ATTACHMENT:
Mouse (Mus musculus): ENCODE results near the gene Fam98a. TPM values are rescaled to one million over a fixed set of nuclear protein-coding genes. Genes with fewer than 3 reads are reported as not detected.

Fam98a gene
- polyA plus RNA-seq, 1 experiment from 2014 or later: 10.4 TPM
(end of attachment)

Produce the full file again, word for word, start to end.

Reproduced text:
Mouse (Mus musculus): ENCODE results near the gene Fam98a. TPM values are rescaled to one million over a fixed set of nuclear protein-coding genes. Genes with fewer than 3 reads are reported as not detected.

Fam98a gene
- polyA plus RNA-seq, 1 experiment from 2014 or later: 10.4 TPM